In England, the prescribing of antidepressants, primarily the newer generation antidepressant classes, has steadily increased over recent years. There is ongoing debate about how the efficacy of these drugs is viewed, their place in therapy and the harms associated with stopping them. Much of the evidence of their efficacy comes from short-term placebo-controlled trials which tend not to include outcomes that are of greatest relevance to patients, such as social functioning or quality of life, but rather restrict outcomes narrowly to symptom measures. On such measures these studies do not demonstrate clinically significant differences from placebo for depression. A range of adverse effects are also recognised, often greater in naturalistic studies of long-term antidepressants users than those measured in short-term efficacy studies, including emotional numbing, sexual difficulties, fatigue and weight gain. There is increasing recognition that withdrawal symptoms from antidepressants are common and that these symptoms can be severe and long-lasting in some patients. Recent guidance on how to stop antidepressants in a tolerable way has been presented by the Royal College of Psychiatrists. We believe that increasing awareness about the difficulty that some patients have in stopping antidepressants should lead to more cautious prescribing practice, with antidepressants given to fewer patients and for shorter periods of time. This article discusses the perceived benefits and harms of antidepressant use.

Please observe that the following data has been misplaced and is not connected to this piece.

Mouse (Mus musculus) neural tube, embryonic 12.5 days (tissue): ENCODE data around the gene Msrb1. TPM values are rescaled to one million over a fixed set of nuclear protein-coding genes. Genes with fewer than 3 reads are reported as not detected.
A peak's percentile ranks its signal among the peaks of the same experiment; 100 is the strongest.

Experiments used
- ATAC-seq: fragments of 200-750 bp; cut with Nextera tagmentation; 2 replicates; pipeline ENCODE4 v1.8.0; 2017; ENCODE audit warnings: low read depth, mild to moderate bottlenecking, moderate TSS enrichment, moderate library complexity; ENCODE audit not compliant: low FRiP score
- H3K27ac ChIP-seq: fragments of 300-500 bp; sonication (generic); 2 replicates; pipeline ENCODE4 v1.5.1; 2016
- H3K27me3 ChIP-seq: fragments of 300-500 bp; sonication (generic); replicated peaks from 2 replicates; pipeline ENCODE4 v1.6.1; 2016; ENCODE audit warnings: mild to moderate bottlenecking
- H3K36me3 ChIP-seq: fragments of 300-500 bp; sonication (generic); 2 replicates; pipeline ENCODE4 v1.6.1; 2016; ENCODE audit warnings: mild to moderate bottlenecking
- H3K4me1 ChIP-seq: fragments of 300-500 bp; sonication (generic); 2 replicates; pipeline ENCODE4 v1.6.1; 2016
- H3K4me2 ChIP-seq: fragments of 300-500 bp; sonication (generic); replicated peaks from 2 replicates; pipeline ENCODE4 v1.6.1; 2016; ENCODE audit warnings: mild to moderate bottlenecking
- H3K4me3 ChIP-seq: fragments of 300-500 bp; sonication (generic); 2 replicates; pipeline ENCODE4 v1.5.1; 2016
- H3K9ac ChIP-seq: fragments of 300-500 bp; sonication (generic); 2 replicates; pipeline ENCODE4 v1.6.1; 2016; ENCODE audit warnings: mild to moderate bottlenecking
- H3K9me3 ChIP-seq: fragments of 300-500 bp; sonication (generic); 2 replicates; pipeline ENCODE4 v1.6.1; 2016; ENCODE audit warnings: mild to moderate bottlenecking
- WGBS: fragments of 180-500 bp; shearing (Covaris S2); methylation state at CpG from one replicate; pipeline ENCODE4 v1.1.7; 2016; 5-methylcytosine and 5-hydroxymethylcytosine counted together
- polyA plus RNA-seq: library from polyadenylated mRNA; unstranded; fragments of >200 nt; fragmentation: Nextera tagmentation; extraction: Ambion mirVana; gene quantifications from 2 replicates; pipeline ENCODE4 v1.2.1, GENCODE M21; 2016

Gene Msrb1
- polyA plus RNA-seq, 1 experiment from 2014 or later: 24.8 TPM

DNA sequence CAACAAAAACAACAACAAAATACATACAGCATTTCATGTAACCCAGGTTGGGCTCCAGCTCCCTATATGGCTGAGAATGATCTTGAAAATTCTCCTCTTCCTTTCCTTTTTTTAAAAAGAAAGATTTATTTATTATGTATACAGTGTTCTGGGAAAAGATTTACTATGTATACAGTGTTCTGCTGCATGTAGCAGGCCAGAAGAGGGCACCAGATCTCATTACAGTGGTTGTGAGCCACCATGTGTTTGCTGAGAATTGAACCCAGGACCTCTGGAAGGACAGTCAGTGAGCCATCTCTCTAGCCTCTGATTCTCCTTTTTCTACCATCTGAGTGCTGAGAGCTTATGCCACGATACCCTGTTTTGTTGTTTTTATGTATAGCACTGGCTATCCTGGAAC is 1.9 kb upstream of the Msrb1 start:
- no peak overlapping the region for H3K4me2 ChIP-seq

- mental health
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